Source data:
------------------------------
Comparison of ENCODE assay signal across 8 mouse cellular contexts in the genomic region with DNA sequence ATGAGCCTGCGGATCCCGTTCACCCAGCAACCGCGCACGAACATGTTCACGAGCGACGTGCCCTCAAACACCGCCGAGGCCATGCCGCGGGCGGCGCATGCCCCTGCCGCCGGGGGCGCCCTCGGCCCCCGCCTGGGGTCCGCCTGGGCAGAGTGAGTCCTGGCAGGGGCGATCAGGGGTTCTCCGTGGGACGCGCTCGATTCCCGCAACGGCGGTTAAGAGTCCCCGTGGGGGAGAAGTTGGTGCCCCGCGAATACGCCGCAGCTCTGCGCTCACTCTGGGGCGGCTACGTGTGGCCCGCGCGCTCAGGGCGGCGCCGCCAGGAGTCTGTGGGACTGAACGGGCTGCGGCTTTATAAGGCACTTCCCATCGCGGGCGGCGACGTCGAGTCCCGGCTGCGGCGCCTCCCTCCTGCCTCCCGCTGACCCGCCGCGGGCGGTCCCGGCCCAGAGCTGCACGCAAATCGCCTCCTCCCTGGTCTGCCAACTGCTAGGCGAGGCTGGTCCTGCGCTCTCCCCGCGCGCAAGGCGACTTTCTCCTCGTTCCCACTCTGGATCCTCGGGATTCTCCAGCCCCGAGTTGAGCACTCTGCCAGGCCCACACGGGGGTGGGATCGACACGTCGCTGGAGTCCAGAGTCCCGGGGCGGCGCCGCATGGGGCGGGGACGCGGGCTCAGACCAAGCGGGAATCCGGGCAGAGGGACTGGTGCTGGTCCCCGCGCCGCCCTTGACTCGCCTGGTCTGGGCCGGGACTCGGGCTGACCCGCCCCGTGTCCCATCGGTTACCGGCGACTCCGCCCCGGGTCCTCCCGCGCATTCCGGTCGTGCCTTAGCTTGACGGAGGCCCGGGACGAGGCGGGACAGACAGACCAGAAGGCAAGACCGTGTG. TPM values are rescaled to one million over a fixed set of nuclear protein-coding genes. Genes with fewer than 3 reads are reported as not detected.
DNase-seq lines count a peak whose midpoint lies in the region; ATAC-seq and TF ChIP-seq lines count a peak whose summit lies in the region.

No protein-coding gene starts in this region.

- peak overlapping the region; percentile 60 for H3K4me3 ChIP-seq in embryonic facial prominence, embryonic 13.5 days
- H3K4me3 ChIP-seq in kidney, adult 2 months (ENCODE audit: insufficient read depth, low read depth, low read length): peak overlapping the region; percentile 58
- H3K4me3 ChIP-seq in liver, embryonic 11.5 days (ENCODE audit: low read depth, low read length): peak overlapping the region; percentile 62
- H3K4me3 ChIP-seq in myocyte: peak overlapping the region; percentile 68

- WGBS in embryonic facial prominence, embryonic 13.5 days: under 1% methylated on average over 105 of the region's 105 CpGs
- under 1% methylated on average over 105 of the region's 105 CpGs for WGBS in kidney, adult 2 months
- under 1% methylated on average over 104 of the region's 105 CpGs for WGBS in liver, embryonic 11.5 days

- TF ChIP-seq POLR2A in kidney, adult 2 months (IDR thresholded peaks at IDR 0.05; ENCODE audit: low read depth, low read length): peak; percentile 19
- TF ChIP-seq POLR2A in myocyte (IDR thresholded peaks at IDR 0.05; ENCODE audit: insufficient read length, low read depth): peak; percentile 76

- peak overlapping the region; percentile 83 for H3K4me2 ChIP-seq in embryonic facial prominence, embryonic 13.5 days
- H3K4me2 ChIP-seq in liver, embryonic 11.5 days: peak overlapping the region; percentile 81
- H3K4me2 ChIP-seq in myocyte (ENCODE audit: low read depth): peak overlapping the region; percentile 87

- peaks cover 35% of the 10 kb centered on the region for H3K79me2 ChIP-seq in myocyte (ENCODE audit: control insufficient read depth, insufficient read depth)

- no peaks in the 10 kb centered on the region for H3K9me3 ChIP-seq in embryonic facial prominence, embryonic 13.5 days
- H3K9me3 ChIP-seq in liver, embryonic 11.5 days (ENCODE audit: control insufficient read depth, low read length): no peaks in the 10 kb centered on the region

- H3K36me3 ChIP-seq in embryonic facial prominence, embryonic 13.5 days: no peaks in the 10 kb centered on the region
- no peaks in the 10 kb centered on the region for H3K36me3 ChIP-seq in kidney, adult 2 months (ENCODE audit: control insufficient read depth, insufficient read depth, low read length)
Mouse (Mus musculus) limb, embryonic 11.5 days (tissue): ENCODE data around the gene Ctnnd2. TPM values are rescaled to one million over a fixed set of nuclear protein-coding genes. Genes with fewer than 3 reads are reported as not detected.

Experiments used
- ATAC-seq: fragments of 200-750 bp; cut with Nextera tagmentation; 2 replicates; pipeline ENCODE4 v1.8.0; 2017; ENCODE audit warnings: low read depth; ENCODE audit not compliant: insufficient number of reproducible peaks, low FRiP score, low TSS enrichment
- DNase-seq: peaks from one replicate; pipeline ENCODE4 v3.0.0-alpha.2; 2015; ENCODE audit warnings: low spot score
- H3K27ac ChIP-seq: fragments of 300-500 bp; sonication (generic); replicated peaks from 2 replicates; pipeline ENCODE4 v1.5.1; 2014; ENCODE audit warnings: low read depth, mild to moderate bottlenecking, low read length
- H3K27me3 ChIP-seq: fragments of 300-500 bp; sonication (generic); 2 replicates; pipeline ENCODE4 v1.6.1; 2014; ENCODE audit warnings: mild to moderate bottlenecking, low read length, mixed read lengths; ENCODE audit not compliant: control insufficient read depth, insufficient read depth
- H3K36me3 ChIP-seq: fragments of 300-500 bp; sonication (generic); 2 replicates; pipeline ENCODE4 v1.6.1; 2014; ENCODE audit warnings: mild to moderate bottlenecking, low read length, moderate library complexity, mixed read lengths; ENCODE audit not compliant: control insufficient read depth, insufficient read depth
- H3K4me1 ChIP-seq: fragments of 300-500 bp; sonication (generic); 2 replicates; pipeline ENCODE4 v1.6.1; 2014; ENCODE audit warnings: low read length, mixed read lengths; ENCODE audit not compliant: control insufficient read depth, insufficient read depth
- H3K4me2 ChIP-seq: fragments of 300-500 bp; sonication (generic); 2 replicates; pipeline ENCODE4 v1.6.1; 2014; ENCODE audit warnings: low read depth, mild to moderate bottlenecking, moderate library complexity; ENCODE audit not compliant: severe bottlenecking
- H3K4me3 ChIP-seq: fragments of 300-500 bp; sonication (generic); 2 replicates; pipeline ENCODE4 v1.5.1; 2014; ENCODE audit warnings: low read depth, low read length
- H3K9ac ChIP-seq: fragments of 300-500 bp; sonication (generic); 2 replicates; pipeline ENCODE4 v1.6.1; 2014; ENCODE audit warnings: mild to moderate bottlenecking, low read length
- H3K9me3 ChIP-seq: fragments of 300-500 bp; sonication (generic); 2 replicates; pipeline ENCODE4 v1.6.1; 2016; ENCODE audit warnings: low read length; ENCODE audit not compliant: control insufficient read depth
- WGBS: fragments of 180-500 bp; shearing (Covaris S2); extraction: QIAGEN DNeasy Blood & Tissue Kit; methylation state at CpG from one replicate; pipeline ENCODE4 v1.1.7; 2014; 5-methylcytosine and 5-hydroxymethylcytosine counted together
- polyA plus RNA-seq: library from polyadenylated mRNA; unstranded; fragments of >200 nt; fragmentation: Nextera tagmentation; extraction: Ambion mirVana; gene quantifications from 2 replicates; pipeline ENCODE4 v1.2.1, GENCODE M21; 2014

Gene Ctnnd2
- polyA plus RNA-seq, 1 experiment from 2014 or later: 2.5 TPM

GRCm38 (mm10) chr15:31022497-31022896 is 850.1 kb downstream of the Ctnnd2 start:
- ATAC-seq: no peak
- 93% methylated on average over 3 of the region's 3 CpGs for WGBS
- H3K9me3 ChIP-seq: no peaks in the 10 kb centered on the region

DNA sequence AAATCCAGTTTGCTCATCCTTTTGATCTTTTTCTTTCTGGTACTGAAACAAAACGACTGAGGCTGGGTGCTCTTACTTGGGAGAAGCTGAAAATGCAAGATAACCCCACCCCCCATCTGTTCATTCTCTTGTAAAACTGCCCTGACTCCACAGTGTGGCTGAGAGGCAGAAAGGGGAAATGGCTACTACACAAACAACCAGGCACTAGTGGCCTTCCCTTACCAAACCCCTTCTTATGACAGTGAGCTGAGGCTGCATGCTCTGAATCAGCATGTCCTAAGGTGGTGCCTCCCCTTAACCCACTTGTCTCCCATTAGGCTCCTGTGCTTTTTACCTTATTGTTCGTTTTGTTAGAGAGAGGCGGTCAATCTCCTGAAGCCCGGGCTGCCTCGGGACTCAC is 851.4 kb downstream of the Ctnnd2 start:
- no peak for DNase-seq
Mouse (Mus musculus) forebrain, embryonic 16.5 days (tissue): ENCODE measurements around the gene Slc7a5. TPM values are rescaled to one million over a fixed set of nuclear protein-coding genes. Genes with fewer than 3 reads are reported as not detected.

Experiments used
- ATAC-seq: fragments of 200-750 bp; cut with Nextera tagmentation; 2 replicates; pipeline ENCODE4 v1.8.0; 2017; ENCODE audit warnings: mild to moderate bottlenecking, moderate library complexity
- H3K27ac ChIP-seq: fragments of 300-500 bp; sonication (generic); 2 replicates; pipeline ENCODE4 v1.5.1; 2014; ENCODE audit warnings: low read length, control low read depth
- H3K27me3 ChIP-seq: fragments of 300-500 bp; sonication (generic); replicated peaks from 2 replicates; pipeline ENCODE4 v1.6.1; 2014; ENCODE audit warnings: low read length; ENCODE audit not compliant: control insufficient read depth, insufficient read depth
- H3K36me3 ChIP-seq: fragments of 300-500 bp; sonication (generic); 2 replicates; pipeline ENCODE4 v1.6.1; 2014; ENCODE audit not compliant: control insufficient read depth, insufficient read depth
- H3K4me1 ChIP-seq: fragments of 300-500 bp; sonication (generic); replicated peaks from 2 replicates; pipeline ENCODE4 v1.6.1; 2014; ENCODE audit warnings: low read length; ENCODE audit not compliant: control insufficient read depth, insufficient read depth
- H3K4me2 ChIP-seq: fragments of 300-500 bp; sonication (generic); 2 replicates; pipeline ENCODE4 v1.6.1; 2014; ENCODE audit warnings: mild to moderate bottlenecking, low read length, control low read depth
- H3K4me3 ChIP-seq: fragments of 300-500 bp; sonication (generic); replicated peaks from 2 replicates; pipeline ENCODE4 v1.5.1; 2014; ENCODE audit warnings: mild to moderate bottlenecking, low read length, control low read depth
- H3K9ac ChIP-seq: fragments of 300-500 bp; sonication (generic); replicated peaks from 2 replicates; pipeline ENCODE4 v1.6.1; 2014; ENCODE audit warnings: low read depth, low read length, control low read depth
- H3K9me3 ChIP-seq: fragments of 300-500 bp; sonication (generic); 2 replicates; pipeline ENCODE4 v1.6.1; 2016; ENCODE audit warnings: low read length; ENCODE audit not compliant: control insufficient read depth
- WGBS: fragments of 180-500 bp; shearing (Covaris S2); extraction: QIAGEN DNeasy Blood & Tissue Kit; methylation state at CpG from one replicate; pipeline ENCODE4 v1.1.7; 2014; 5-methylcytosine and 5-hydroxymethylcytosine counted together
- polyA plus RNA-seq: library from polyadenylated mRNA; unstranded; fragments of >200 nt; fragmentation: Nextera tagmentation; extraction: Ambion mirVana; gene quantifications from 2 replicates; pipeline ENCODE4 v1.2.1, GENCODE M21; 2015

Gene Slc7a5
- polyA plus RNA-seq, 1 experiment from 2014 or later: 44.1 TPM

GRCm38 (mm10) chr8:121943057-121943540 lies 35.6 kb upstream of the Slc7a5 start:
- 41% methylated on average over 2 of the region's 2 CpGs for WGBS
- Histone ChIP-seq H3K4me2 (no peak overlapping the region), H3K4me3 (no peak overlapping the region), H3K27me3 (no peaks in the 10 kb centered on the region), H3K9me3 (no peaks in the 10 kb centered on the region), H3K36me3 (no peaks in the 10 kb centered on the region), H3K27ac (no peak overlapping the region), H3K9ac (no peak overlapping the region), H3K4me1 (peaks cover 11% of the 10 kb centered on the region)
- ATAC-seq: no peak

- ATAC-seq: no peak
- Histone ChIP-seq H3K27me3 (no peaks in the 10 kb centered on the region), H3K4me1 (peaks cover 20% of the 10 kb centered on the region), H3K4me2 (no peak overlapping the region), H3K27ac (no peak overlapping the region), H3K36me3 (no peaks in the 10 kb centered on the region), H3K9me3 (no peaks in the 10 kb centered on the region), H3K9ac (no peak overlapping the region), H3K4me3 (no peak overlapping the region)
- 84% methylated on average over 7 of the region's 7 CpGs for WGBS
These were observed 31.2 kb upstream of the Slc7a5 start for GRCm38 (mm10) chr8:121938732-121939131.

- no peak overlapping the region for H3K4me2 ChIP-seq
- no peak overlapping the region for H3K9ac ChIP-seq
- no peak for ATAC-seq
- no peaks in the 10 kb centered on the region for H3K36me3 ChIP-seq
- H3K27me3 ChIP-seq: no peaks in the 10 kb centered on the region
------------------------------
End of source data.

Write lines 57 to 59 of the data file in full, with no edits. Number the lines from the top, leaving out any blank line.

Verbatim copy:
- polyA plus RNA-seq, 1 experiment from 2014 or later: 44.1 TPM

GRCm38 (mm10) chr8:121943057-121943540 lies 35.6 kb upstream of the Slc7a5 start:
- 41% methylated on average over 2 of the region's 2 CpGs for WGBS